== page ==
In Global Justice news this week: Victims of the post-election violence in Kenya keep struggling with trauma, civil society warned of escalating violence in Burundi, calls for more governmental cooperation rose in the light of ICC’s preliminary examination in Afghanistan and much more.
Human Rights Watch this week condemned Kenya’s thanksgiving rally for the end of the International Criminal Court trial of Deputy President William Ruto and broadcaster Joshua Sang, underlining that victims missing out on justice is no cause for celebration. A former Kenyan justice minister also criticised the ruling Jubilee party for polarizing the country.
President Uhuru Kenyatta said he will not hand over three men suspected of tampering with witnesses participating in the Kenya ICC cases as the government wants to prosecute them nationally. But authorities remain obliged to transfer the suspects to The Hague said Fergal Gaynor, victims’ lawyer in the ICC Kenyatta case.
With opposition legislators disapproving of Kenyatta’s pronouncement during the rally that Kenya was done with the ICC, Simon Allison of the Institute for Security Studies asks whether the termination of the Kenya cases could diminish the prospects of the country leaving the Rome Statute.
Meanwhile, witnesses told Kenya’s high court that victims of sexual and gender-based crimes during the 2007-8 post-election violence (PEV) remain traumatized. Journalists for justice writes of ICC Judge Chile Eboe-Osuji’s opinion that victims of the PEV are entitled to reparations from the Kenyan government. The idea is dismissed by some commentators, however.
Finally, in the week that saw Angelina Jolie Pitt visit the ICC Trust Fund for Victims to highlight the difficulties faced by survivors of grave international crimes, Kenyans for Peace with Truth and Justice called on the Trust Fund to conduct a long-awaited assessment into the Kenyan situation with a view to offering the PEV victims assistance in lieu of reparations. The civil society coalition also urged the Kenyan government to investigate and prosecute PEV perpetrators and to ensure victims eventually get justice.
International Criminal Court investigations
Democratic Republic of Congo: The trial of former commander of the Union of Congolese Patriots Bosco Ntaganda this week heard the testimony of a former fighter of the group in closed session, a victim’s expectations for the trial. Meanwhile, one of Ntaganda’s lawyers has quit.
NGOs called for international mediation in DRC’s post-election crisis.
Uganda: Justice in Conflict’s symposium on the trial of former Lord’s Resistance Army (LRA) commander Dominic Ongwen this week focused on the weight the past experience of Ongwen as a child soldier may have on the trial, the plight of victim-perpetrators at the ICC and the shifting narratives on the effects of child soldiering in the Court’s jurisprudence.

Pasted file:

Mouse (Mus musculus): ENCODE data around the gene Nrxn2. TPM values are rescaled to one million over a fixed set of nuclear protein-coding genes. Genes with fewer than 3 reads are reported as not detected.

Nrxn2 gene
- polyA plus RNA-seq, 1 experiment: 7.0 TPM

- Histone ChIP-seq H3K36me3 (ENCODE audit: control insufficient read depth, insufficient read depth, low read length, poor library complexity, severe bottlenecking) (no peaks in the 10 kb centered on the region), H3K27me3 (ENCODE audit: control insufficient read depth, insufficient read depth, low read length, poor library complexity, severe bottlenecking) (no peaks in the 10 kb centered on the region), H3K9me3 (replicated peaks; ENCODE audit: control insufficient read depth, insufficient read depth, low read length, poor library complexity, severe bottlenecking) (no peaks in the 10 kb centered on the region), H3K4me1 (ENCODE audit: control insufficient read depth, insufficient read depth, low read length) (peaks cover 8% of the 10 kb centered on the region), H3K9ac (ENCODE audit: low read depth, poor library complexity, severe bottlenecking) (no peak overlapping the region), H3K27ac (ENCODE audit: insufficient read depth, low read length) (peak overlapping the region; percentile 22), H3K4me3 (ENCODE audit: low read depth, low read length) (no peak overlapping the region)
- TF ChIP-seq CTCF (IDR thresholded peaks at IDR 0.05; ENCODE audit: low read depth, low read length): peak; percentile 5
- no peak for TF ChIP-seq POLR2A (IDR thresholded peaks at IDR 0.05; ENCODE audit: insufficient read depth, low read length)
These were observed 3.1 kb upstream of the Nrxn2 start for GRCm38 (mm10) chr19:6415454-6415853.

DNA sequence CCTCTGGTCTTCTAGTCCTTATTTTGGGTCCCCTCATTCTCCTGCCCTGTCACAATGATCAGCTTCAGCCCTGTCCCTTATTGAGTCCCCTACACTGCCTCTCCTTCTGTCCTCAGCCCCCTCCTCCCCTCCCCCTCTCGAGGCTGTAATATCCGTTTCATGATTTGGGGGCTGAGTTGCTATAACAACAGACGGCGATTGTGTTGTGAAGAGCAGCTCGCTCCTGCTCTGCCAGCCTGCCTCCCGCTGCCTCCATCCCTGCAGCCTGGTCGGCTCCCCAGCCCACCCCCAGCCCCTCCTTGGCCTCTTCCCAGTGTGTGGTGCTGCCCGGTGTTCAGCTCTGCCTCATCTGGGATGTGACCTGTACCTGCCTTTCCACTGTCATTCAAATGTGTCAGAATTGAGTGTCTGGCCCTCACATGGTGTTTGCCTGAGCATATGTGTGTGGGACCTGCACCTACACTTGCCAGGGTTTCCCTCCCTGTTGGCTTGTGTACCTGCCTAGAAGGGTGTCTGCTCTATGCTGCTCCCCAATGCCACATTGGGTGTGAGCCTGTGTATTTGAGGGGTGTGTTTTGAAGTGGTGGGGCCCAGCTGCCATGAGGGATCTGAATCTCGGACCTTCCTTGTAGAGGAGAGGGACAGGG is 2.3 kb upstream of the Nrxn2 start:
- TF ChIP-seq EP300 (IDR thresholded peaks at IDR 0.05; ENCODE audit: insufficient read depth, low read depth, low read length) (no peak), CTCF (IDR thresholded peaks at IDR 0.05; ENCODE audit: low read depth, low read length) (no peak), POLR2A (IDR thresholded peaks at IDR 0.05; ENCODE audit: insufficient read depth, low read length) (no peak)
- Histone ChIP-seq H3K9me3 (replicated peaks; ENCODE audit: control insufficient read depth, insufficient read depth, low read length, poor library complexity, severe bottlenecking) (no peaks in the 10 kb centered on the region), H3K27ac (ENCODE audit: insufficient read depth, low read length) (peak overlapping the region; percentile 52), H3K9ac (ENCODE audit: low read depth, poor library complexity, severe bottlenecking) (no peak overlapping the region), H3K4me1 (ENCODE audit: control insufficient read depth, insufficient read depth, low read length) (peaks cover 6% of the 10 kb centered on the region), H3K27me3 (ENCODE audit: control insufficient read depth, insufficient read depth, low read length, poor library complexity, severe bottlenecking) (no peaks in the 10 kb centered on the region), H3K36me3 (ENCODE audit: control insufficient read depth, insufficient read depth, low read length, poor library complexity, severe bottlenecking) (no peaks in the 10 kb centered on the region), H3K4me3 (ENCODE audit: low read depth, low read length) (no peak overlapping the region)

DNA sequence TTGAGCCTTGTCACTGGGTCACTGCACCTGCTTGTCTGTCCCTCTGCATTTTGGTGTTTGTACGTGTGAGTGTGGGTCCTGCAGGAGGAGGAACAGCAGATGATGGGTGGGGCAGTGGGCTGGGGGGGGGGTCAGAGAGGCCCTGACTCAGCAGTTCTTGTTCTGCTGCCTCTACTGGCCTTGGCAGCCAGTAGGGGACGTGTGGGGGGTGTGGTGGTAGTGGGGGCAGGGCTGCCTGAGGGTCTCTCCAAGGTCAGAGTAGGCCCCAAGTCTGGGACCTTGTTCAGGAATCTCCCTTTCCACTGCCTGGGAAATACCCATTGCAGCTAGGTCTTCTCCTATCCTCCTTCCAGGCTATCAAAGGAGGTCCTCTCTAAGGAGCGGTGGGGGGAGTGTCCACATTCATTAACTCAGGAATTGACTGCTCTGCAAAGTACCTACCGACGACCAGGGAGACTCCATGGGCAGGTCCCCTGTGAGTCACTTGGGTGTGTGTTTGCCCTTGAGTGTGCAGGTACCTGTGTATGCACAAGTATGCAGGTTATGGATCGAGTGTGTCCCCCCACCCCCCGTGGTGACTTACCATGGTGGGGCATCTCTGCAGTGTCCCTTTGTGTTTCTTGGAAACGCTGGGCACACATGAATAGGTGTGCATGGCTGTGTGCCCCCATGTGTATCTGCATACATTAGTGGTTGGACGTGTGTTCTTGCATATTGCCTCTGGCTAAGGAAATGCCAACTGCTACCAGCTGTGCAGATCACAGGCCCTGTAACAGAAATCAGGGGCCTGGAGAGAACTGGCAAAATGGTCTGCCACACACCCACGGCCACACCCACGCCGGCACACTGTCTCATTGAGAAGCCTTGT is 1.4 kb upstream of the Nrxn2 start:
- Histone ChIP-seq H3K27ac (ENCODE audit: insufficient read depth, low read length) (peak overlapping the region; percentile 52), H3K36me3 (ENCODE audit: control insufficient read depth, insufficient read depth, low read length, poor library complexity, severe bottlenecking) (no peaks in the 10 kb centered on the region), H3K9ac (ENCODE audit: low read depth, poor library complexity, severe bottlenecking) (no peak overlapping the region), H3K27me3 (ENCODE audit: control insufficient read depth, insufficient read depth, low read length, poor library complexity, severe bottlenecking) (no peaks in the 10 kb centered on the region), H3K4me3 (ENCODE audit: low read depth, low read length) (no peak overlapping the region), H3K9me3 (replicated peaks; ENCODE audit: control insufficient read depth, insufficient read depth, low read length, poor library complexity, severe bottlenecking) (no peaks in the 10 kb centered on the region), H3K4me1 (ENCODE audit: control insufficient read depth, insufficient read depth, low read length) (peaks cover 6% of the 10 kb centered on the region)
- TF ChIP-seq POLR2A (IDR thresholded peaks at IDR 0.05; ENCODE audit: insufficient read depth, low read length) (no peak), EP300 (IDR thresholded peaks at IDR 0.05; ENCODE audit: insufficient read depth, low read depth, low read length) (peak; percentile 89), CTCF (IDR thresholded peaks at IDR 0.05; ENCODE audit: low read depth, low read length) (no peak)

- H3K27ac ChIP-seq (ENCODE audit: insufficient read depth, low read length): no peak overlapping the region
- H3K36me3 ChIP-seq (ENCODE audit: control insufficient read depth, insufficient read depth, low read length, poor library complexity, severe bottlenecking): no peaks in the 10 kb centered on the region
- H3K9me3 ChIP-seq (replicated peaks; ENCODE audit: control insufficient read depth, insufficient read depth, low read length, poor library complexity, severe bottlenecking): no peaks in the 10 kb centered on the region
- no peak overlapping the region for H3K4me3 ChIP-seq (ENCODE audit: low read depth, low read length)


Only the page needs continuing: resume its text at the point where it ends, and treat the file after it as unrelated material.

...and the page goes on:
Darfur, Sudan: Can South Sudan’s peace deal stick?
Côte d’Ivoire: Former first lady Simone Gbagbo lost her final appeal in the country’s supreme court and is set to go on trial on charges of crimes against humanity.
Central African Republic: What does ICC’s guilty verdict for Congo politician Jean-Pierre Bemba mean to Africa?
International and local civil society organizations called on the new president of the Central African Republic, Faustin-Archange Touadéra, to make justice for grave crimes a top priority.
International Criminal Court preliminary examinations
Afghanistan: HRW and the Transitional Justice Coordination Group issued a letter to President Ashraf Ghani calling for more cooperation from the government with the ICC’s ongoing analysis of grave crimes in the country.
Nigeria: Amnesty International reported alleged unlawful killings by Nigerian military in Zaria and argued that the security forces attempted to conceal the evidence.
Campaign for Global Justice
Civil society is this month calling on Guatemala to advance national legislation to end impunity for atrocities.
Cathal Gilbert from Open Democracy writes on the need for a greater international response to the rising tide of impunity and support for civil society.
In the light of the official opening of the permanent premises of the ICC this week, Over 30 ministers from nations around the world vowed to protect the Court from unfounded and unconstructive criticism.
Around the world
Former UN secretary general Kofi Annan warned Africa against abandoning justice to secure peace.
The trial of former LRA rebel commander Thomas Kwoyelo will start in Uganda next month.
Evidence of alleged atrocities in the city of Daraya demonstrated the need for accountability in Syria.
The United Kingdom parliament termed Islamic State’s violence as genocide.
Civil society warned of escalating violence in Burundi.
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